Most germanders are from the Mediterranean, though one listed here (Teucrium canadense) is native to eastern North America. All have aromatic evergreen foliage and whorls of little flowers. These are tough plants that endure poor, rocky soils; most can't stand wet or poorly drained soils but will tolerate regular watering where drainage is good. Not usually browsed by deer.
american germander, wood sage
- From prairies and meadows of eastern North America.
- Erect grower to 3 feet tall, 6 inches wide, usually with a single stem.
- Spreads by creeping rhizomes to form colonies.
- Narrowly oval, pointed, dark green leaves are large for a germanderup to 4 inches long.
- Rosy pink flowers appear on 8- to 12 inches-tall spikes in mid- to late summer.
- Full sun or partial shade.
- Regular to ample water.
- To 1 feet tall and 2 feet wide, with many upright, woody-based stems densely clothed in toothed, dark green, 34 inches-long leaves.
- Red-purple or white summer flowers in loose spikes (white-flowered form is looser).
- Attracts bees.
- Use as edging, foreground, low clipped hedge, or small-scale ground cover.
- Shear back once or twice a year to keep neat and force side branching.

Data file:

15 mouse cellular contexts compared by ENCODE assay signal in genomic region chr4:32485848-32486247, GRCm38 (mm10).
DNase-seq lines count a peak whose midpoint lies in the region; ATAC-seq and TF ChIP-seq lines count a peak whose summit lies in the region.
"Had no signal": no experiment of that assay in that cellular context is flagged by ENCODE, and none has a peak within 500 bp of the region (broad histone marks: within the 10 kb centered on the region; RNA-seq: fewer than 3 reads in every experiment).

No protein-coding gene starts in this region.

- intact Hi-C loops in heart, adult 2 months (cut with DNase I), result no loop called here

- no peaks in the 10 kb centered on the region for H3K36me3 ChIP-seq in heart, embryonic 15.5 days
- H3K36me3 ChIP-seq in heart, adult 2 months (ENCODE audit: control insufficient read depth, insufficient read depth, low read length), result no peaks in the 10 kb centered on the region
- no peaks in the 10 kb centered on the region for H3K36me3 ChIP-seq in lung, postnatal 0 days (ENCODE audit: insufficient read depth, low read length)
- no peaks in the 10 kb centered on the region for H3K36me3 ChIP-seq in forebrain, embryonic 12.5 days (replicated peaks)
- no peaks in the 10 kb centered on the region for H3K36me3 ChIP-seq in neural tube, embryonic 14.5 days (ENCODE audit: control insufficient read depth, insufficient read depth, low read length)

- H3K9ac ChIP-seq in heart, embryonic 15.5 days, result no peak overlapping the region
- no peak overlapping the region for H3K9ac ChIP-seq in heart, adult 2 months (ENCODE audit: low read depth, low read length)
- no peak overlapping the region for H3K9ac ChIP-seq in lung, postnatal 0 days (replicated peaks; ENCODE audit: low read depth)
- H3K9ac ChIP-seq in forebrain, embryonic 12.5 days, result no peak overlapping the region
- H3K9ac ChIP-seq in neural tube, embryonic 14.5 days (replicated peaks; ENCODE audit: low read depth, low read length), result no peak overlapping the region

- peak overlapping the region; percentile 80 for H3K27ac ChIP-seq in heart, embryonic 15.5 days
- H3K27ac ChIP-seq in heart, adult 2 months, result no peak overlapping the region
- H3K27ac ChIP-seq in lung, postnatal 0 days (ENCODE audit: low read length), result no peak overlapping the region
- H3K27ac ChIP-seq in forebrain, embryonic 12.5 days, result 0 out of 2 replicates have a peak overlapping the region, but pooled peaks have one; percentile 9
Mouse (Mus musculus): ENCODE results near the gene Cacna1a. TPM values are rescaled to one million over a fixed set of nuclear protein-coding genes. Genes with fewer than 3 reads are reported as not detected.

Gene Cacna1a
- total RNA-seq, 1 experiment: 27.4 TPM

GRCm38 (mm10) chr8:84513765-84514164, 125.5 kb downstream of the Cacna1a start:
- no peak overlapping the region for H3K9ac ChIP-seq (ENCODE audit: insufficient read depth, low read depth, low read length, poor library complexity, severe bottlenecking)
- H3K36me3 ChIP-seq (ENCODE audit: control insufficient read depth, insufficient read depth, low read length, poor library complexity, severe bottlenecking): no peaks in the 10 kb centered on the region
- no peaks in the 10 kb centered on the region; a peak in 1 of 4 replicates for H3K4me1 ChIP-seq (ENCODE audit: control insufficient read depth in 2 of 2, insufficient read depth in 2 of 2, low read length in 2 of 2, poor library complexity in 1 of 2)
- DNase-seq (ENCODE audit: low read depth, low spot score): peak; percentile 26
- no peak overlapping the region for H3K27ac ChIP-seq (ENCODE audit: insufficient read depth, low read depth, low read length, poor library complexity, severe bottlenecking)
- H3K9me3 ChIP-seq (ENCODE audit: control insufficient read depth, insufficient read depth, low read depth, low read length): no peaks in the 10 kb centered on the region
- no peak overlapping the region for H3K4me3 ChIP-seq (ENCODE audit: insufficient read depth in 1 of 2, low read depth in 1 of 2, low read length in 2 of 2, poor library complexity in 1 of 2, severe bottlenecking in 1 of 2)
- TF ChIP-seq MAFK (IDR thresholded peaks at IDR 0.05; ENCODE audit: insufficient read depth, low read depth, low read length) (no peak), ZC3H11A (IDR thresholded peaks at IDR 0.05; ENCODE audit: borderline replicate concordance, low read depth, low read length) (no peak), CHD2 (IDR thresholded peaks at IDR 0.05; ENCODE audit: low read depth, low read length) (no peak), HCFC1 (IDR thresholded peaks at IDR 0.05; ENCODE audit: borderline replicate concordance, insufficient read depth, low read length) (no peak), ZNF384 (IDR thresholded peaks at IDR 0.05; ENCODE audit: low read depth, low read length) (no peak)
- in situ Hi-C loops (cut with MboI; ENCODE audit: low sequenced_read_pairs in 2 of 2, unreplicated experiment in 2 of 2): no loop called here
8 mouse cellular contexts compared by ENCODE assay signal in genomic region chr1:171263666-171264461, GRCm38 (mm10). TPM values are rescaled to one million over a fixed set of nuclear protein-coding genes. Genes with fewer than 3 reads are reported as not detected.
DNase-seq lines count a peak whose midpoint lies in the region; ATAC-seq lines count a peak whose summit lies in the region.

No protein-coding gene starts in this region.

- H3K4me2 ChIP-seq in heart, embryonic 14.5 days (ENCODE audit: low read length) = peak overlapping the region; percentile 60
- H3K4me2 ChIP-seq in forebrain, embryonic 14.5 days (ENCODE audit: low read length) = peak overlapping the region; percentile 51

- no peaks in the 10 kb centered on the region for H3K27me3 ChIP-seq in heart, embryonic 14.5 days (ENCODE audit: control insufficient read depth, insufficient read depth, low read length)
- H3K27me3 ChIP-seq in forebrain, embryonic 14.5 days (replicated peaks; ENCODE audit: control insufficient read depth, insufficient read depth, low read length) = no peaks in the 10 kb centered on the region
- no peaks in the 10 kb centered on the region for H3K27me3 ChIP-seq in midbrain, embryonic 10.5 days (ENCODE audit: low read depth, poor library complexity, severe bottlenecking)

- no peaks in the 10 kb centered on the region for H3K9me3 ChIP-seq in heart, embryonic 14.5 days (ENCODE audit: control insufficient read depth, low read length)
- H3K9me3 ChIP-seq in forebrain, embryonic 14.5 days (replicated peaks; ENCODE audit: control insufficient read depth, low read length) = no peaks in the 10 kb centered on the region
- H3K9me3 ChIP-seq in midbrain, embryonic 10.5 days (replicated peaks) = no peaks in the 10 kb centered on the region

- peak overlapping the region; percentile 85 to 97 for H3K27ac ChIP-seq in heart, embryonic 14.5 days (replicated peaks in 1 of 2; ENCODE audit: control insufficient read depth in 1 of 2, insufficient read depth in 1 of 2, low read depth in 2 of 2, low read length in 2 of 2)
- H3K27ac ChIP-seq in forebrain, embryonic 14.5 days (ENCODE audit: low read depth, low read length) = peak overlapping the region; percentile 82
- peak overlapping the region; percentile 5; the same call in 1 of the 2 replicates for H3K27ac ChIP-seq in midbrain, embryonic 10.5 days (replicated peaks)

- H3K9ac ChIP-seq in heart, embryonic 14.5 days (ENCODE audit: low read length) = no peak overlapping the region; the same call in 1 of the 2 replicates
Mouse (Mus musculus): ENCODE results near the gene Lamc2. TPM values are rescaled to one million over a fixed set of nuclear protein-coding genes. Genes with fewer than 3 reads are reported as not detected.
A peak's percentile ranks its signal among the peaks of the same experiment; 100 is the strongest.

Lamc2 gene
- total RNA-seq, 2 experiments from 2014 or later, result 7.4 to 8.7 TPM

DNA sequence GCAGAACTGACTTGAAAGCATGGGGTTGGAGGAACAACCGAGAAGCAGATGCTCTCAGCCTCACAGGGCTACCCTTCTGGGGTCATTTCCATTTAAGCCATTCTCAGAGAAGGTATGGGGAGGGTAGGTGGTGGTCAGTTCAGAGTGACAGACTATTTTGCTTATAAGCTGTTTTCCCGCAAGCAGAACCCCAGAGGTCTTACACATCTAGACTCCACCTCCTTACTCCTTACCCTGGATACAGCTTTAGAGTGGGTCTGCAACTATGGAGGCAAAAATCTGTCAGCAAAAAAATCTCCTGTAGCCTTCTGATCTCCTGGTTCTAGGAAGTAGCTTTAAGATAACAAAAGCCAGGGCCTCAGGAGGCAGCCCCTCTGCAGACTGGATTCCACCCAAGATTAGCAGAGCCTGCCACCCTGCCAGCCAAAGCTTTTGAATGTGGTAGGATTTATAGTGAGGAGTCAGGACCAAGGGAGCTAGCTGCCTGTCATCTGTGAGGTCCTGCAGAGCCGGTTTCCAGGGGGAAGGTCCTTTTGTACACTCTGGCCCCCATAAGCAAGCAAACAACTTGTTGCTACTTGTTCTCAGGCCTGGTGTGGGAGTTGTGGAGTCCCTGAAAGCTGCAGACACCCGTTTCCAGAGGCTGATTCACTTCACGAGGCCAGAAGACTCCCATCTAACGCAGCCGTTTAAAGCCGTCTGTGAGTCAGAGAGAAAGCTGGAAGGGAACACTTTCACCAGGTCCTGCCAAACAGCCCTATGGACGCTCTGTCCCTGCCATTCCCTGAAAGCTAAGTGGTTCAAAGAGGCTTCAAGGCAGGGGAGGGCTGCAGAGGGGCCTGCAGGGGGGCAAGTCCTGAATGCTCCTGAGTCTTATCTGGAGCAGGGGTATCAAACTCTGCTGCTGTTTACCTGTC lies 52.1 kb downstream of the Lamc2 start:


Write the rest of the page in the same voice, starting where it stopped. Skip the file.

- Nanum ('Prostratum') is 46 inches high, spreading to 3 feet or more; good substitute for dwarf English boxwood in formal parterres.
bush germander, tutti-frutti
- Loose, silvery-stemmed plant to 48 feet tall and wide (or wider).
- Gray-green, 114 inches-long leaves have silvery white undersides, giving plant an overall silvery gray appearance.
- Blooms almost year-round, bearing lavender-blue flower spikes at branch ends.
- Thin and cut back before spring growth begins.
- Azureum has deeper blue flowers than the species; 'Compactum', also with dark blue blooms, grows just 3 feet high and wide.
- To 112 feet high and wide.
- Upright, densely clustered stems are closely set with tiny gray-green leaves.
- Blooms profusely in summer, when stems are covered with many deep pink or purplish flowers in 2 inches spikes.
- Attracts cats, like catnip (Nepeta cataria).